The years during which the Blackfeet have had cattle have not been years of ease and comfort. The people have had their troubles and perplexities, but the effort has been made to give them aid and direction by letters, by frequent visits, by consultations, by encouragement and advice, and by praise or severe reproof as either was needed. Often from old White Calf, long the chief of these people, a message is received something like this : “ I want you to come to us quickly. There are many things to be talked over. We are blind once more. We need you to open our eyes.” Thus, what the Blackfeet need, and all other Indians with them, is, not the good will to labor and to strive, but proper direction, in order that they may labor and strive effectively. They lack that discretion and judgment in dealing with every-day matters which inheritance, training, and experience have brought to most middleaged business men, and these must be exercised for them. The power to look at things through the white man’s eyes must be supplied to them. They must be made to share the wisdom of the white race. If the Indian Bureau at Washington can be induced to see that the Blackfeet cattle are properly handled, the future is assured; but the Indian Bureau, being really a clerical office for the transaction of Indian business, often knows little about the actual condition of the people.

The wish to better their present condition is not peculiar to any particular tribe nor to any section of country. If they can be convinced that it will be for their advantage, all Indians are ready and willing to put forth effort; but when only failure rewards the work they perform, they become discouraged and think that they can never succeed. The Indian of to-day is living his life on the reservation, where he occupies a house and has acquired a certain degree of self-control. He is anxious to have a better living than he gets now, and is willing to work hard to secure it. He has given up many of his old wild ways and beliefs. He is a savage who has been more than half tamed. Civilization has brought to this Indian many hardships; it has abridged his liberty, has caused disease, has weakened or broken down many of the fine savage qualities that he once possessed, and has introduced him to liquor. As yet it has not brought him much that is good except humility and some self-control. His rights are little safeguarded, except so far as the Indian Rights Association can occasionally protect him. He has been taught but little of the individual’s responsibilities. He is sometimes subjected to gross injustice.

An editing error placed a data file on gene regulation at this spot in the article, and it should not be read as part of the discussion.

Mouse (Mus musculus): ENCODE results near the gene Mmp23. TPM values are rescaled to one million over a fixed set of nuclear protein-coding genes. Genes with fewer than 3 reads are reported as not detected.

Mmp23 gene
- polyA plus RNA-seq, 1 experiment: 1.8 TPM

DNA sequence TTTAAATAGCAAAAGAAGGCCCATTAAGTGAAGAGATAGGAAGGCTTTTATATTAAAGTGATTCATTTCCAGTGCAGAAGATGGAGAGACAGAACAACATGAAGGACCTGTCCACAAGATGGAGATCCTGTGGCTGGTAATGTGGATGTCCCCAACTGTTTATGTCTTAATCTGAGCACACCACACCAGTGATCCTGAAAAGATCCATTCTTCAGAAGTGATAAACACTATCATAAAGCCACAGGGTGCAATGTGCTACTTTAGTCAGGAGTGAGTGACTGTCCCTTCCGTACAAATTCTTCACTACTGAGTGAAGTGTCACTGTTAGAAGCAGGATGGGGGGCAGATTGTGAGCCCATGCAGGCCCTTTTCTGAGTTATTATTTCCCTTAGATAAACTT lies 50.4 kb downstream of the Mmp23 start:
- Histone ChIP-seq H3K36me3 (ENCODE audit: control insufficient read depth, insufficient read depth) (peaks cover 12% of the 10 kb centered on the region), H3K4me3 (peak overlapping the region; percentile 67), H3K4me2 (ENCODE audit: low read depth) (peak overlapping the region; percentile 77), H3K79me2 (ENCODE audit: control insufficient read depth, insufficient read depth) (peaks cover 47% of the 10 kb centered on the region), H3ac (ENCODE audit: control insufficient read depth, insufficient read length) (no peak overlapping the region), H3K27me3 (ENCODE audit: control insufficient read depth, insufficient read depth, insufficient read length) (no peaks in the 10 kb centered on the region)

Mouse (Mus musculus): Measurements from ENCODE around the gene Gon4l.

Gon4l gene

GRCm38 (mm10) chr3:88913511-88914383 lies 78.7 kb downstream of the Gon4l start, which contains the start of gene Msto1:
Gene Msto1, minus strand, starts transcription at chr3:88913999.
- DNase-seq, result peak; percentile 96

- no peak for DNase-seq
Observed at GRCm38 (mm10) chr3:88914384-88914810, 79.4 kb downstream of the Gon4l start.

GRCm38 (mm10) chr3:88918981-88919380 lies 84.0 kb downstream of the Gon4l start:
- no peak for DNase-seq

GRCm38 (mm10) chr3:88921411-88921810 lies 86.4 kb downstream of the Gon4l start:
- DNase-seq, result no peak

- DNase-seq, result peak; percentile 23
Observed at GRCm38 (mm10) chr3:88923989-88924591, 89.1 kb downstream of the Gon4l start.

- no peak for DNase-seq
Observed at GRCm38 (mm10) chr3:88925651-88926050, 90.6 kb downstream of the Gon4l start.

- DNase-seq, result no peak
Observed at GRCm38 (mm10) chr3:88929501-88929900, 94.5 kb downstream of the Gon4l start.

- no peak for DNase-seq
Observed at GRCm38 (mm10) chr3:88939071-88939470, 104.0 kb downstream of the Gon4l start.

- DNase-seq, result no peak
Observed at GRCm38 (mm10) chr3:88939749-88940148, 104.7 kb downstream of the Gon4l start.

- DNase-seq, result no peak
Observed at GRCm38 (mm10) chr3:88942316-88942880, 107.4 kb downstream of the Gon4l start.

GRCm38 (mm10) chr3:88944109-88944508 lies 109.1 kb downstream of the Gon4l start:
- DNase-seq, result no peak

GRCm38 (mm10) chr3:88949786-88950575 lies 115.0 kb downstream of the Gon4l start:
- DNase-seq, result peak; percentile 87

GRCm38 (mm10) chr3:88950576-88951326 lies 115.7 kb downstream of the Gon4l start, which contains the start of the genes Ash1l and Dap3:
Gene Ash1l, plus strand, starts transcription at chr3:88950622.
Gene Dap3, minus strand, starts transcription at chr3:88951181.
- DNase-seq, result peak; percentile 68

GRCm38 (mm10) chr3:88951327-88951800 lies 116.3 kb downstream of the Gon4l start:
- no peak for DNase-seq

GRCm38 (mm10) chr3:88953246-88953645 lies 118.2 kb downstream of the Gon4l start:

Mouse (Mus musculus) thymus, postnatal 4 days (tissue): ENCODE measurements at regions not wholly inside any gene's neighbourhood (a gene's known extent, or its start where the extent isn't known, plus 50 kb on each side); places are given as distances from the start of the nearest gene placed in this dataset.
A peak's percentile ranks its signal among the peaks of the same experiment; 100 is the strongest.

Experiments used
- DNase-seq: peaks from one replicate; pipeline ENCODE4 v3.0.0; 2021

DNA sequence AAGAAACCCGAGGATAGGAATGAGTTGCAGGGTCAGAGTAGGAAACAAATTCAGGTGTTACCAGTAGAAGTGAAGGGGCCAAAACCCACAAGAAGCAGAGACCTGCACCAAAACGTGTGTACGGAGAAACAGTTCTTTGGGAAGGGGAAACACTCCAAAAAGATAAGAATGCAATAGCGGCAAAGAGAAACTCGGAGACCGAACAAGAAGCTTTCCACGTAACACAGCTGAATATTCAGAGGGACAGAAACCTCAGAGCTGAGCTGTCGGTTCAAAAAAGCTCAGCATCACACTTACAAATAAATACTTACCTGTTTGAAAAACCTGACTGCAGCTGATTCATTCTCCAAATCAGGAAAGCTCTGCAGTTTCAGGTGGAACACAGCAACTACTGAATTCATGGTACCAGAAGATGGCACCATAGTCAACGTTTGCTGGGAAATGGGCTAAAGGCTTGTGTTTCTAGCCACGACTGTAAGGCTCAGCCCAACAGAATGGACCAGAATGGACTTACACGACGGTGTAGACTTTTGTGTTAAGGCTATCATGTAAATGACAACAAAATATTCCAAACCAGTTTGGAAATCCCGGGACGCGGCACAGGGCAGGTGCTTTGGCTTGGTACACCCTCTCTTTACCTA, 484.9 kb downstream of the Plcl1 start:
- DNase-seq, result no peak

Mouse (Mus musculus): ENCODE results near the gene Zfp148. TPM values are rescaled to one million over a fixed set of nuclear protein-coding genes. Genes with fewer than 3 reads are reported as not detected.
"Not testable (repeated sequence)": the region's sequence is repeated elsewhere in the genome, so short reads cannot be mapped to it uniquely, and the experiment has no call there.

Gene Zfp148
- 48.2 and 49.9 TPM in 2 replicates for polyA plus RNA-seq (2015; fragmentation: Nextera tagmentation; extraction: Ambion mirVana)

His inability to speak our tongue or to think our thoughts must always be remembered in considering the Indian. He is voiceless ; he is unable to claim any rights for himself or to tell his side of any story, for he has no method of communicating with civilized people except through an interpreter. He cannot speak for himself, and he has no one to speak for him, no one to advocate his cause. Even the young men who have been away to school and have learned how to speak good English speak it as a foreign tongue. They think in their own language, and translate their Indian thoughts into English, which is often not to be understood without further explanation. The Indian’s psychological condition is bewildered and confused. Inheriting the beliefs of his people, developed through thousands of years, he is suddenly told that all these beliefs are false. His faith in his own creed is destroyed ; but while we have taken from him his old beliefs, we have not known enough to give him new ones which he can understand. Thus his mind is in a whirl, and he feels that there is nothing sure, nothing that he can depend on.